A VARIETY OF fish caught in Area 14 waters on the July 1st long weekend included (from left) lingcod

Excellent saltwater fishing in Area 14 waters

Anglers do not have to travel from from home to land some nice fish

I recently read about a new word that is becoming common – staycation. It means staying home for a vacation.

I suggest that if you are a  local angler looking for a modestly priced fishing vacation a good place to do it would be in Area 14 and adjacent waters. This season has been above average in success and  continues to produce good catches.

One of the biggest challenges in fishing saltwater locations is seasonal winds. Because much of Area 14 is located in open water in the Strait of Georgia, it is subject to large waves that can make trolling, or other types of angling a contest. There are several ways to fish in windy conditions if you must:

1. Troll downwind and run into the wind until you start your next trolling run.

2. Fish from a seaworthy craft and use common sense when to stay home.

3. Jig with buzz bombs in sheltered waters.

4. Start fishing early in the morning and leave the water when the wind comes up.

5. Fish in the evening when it calms down.

6. Strong southeast winds  – Stay home.

7. Moderate northwest – Fish south off Denman and Hornby.

The economics of fishing trips to distant parts of the Island may be factors in your fishing budget. It costs approximately $1,000 for two anglers to do a five-day trip to the north or west coast of the Island. When you factor in launch fees and gas it costs approximately $100 a day for two anglers to fish in local waters such as –  Kitty Coleman Hump, Tribune Bay, Grants Reefs, Century Shoals or the East coast of Denman and Hornby islands or Area 13 around Campbell River. If the weather cooperates, a five-day trip includes three days on the water, whereas at $100 a day for local trips you could have 10 trips on the water with the same fishing budget.

Area 14 has many fishing opportunities and when you add some of the adjacent waters it has all the qualities of distant fishing locations. We are in the midst of many chinook salmon migrations that will continue up to fall to distant spawning rivers. Resident coho are producing good catches of wild and marked fish. We are on the edge of the pink salmon runs, which have already appeared in the Eve River. If the sockeye run comes in anywhere near its predictions and we are allowed to fish them locally, you should see some superb fishing in local waters off Bates Beach and Kitty Coleman before they turn out to sea at Cape Lazo and go across the Straits to Texada Island on their migration to mainland rivers, including the Fraser.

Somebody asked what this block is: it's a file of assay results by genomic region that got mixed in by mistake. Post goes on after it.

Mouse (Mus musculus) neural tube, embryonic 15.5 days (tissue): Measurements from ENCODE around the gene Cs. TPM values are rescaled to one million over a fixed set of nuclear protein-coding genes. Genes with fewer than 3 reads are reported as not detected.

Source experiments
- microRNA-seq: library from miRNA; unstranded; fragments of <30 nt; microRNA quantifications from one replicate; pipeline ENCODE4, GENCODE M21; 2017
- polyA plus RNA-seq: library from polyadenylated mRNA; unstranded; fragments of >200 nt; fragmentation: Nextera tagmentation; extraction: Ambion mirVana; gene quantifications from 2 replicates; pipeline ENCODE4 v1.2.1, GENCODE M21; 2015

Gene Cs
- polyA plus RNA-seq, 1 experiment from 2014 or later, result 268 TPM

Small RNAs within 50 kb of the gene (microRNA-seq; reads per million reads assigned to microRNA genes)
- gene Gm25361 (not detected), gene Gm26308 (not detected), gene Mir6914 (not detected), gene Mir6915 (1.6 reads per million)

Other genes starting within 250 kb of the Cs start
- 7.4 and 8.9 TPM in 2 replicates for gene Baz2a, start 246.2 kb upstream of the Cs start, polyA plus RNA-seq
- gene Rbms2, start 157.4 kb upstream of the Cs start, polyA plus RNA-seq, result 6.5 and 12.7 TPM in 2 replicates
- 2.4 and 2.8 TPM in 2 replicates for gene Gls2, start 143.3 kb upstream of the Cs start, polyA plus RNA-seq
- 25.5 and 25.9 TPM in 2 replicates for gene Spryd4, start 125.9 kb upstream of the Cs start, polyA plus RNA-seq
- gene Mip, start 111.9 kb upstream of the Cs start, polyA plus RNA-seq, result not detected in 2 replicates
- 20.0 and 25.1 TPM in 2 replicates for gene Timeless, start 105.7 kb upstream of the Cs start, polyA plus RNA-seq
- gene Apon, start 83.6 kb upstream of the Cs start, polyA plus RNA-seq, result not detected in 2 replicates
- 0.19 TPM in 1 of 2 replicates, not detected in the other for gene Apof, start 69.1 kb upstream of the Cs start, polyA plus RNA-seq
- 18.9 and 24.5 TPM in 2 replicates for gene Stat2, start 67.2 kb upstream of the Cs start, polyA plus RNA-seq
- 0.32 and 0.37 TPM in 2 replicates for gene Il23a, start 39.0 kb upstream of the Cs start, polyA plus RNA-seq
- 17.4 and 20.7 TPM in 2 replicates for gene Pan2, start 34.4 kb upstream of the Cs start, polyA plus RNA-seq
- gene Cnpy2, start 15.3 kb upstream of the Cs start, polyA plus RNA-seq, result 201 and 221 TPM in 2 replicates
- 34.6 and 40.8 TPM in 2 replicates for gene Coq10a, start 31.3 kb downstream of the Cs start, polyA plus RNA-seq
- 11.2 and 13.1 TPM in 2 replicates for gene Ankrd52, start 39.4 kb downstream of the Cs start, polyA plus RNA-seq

The picture with this column is representative of the variety of fish in Area 14. There is a lingcod, chinook salmon, a coho,  and a copper rockfish. This picture was taken on the Monday of the July 1st weekend.

During the past two weeks I have had the pleasure of sharing fishing time with Chuck Ashcroft in his 19-foot aluminium boat. It is very seaworthy and while we watch the weather closely we have enjoyed some good fishing trips. There was one day when we did not catch any salmon; but we did get lingcod and rockfish.

The message is that we have excellent saltwater fishing in our local waters with a wide selection of catchable fish. Our waters are excellent for trolling and drift fishing. The world-famous Buzz Bombs and associated lures were invented in the Valley and continue to be manufactured in the factory in Courtenay.

Added to the wide variety of fin fish, we also have a good selection of places to gather shellfish, or set traps for saltwater delicacies such as spotted prawns, Dungeness crabs and a good cross-section of clams. I would hesitate to recommend oysters during this hot weather, but clams are the prime source of excellent chowder. The commercial season on prawns has been closed for several weeks so there is the possibility of catching some prawns.

Area 14, our home waters, are rich in the gifts of the sea. Give a fishing staycation in Comox Valley waters a try.

Ralph Shaw is a master fly fisherman who was awarded the Order of Canada in 1984 for his conservation efforts. In 20 years of writing a column in the Comox Valley Record it has won several awards.

 

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